The compute and storage intensive prototype includes NEC’s M100 storage array, data compaction
solutions, a file system indexing solution, and vCenter for cloning VMs and VM templates.
Each of the two controllers for the M100 includes the new high performance Jasper Forest processor
from Intel and 8GB of RAM. This is considerably more compute capacity than typical arrays; this
configuration of resources is required for deployments in a shared service hosting infrastructure as it
provides maximum protection while maintaining full service levels to the users.
The data compaction solutions (Figure 2)
were used to test the effectiveness and the
performance of in-line data de-duplication
and compression in a solution stack. The
solution is based on the NexentaStor virtual
appliance. Data writes and reads to and
from the LUN exported by NexentaStor are
compacted or expanded in real-time.
NexentaStor uses the array for storing the
The compaction and expansion
performance and efficiency, as well as the
overall solution performance, are tested by
changing the configuration of the VMs and
the underlying storage configuration. Two
storage configurations were used: 6 and 12 disks.
Testing the Solutions
The prototype workloads were designed to test the performance and efficiency of two compute
intensive storage solutions. The first solution tested was the new NEC M100 storage array with
considerably more compute performance compared to previous generation products. The second was a
set of compute intensive storage solutions created in the virtualized POC infrastructure by using the
NexentaStor software. The tests were run using storage allocated directly from the storage array, and
with the storage allocated from the de-duplicated or compressed LUNs exported by NexentaStor.
VM cloning was used to test bulk read and write performance of storage solutions. vSphere was used to
clone the VM with the file system to and from the compacting LUN exported by NexentaStor. The
Figure 2: Logical Data Compacting Configuration
8. A Huginn Consulting Technical White Paper.
respective source or destination was a 12 disk SAS data store on the NEC D4 storage array, which
delivered much higher I/O rates than Nexenta or SATA.
Two tests were performed. First, the 62.2 GB VM with the file system used in the indexing test was
cloned. Second, another 9.2 GB VM template with only the Microsoft Server 2008 R2 OS was cloned to
see the differential efficiency and performance after the first OS instance had been written.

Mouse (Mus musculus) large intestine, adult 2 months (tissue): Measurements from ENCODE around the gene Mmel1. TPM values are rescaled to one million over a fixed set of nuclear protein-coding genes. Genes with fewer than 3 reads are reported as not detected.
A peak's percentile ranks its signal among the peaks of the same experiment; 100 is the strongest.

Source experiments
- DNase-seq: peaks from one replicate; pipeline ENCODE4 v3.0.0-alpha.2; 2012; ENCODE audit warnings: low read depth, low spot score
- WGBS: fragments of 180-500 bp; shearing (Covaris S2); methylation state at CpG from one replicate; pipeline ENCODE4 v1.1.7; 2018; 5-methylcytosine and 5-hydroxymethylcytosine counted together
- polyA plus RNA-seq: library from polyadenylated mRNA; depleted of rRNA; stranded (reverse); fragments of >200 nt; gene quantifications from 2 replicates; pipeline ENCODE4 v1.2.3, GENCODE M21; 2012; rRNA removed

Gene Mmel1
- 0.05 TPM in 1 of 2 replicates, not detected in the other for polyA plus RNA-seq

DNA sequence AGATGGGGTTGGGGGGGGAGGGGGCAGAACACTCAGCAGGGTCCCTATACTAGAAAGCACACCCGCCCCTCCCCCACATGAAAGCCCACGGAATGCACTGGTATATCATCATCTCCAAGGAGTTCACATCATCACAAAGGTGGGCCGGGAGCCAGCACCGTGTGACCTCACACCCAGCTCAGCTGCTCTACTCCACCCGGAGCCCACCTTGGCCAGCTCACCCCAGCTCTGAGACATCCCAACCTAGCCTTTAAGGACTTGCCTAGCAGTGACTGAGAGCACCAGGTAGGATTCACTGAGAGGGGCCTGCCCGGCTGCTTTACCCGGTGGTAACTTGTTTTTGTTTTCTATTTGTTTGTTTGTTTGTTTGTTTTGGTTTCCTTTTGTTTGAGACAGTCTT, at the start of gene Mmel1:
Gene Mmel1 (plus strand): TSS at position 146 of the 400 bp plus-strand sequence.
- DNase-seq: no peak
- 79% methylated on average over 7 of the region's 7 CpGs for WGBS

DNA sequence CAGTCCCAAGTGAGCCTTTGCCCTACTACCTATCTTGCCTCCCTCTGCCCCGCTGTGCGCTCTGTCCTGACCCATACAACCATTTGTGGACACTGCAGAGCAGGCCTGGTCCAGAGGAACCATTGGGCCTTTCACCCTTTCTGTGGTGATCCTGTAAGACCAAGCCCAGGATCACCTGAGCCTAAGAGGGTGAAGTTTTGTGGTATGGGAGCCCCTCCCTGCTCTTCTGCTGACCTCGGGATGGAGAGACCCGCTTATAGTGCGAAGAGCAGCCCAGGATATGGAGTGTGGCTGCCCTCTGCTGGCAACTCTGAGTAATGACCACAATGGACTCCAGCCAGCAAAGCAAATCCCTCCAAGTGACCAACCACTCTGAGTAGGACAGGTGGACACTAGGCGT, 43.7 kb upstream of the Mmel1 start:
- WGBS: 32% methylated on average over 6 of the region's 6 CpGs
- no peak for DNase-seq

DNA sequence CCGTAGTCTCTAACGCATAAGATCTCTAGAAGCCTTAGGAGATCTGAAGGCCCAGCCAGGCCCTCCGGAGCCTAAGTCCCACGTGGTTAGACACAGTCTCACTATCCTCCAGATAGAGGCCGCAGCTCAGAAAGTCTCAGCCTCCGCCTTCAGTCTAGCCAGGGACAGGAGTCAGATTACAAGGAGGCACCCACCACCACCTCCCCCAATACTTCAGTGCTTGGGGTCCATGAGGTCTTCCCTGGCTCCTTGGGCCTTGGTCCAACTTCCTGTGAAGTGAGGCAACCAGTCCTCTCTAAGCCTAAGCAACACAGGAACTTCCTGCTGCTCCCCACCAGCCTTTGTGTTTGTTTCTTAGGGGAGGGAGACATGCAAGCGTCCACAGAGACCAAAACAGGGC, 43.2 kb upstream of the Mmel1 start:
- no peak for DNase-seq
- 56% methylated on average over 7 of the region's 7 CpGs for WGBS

File System Indexing
The Blackball indexing engine generates a very small index, only ~2% of the indexed data. The file
indexing solution was therefore used to test the file read performance of the compacted LUNs.
The indexing engine performed indexing of the file system in its VM. The file system consisted of a total
of 53 GB of file data, including text, email, music, images, a document archive and more.
Email Performance and Resiliency
The Exchange 2010 JetStress load testing tool was used to measure the performance of a storage
subsystem for a synthetic Exchange email workload. Since JetStress generates its own data, it was not
used to test the performance of compacted storage.
JetStress determines sustained performance in Microsoft Exchange IOPS (input/output per second), i.e.,
the total number of Exchange reads and writes to the storage subsystem. The number includes message
and log file I/O, and uses a fixed ratio between reads and writes.
9. A Huginn Consulting Technical White Paper.
The following outcomes related to compute and storage intensive solutions were generated in this POC.
We investigated the bulk write and read performance and the efficiency of the data compaction
Three configurations of the NexentaStor VM were used in testing:
. The cloned file indexing VM – including the file system data, and a barebones VM template –
was cloned to the compacting LUN exported by NexentaStor.
• 4 cores, 8 GB RAM, 6 disk LUN
• 8 cores, 32 GB RAM, 6 disk LUN
• 8 cores, 32 GB RAM, 12 disk LUN
Table 1: Write Performance and Compacting Ratios for Compacting LUN
4 8 6 disks None 613 1.00 1.00 101
4 8 6 disks Dedupe 5362 0.68 8.75 12
4 8 6 disks Compress 1398 0.86 2.28 44
4 8 6 disks D+C 3635 0.60 5.93 17
8 32 6 disks None 420 1.00 1.00 148
8 32 6 disks Dedupe 1720 0.68 4.09 36
8 32 6 disks Compress 464 0.86 1.10 134
8 32 6 disks D+C 1196 0.60 2.85 52
8 32 12 disks None 421 1.00 1.00 147
8 32 12 disks Dedupe 1274 0.68 3.03 49
8 32 12 disks Compress 469 0.86 1.11 133
8 32 12 disks D+C 1144 0.60 2.72 54
We also tested the read performance of the compacting LUNs. The test was performed by cloning the
VM from the compacting LUNs to a SAS LUN on the NEC D4 storage array.
See the File Indexing section for the relative file system read performance.
10. A Huginn Consulting Technical White Paper.
Table 2: Read Performance from a Compacting LUN
Disk Set Size Compaction Type Read Rate
8 32 12 disks None 90
8 32 12 disks Dedupe 74
8 32 12 disks Compress 86
8 32 12 disks Compress+dedupe 63
Table 3 shows the results for cloning a second VM to the same compacting LUN. The first row is for the
same VM as the first, the row is for a VM template with only the Windows 2008 Server R2 guest OS
installed. The size of the VM template is 9.2 GB.
Table 3: Incremental VM Cloning Performance
8 32 12
62.2 Dedupe 2010 0.03 4.78 21
8 32 12
9.2 Dedupe 250 0.03 4.00 37
Results can be summarized as follows:
• For the initial writing of the VM with data to the compacting LUN, the resulting compacted data
set varied from 86% (compression), 68% (dedupe) and 60% (compress + dedupe). These
compaction ratios were independent of VM resources or storage subsystem.
• Both compression and de-duplication benefit significantly from the increased number of cores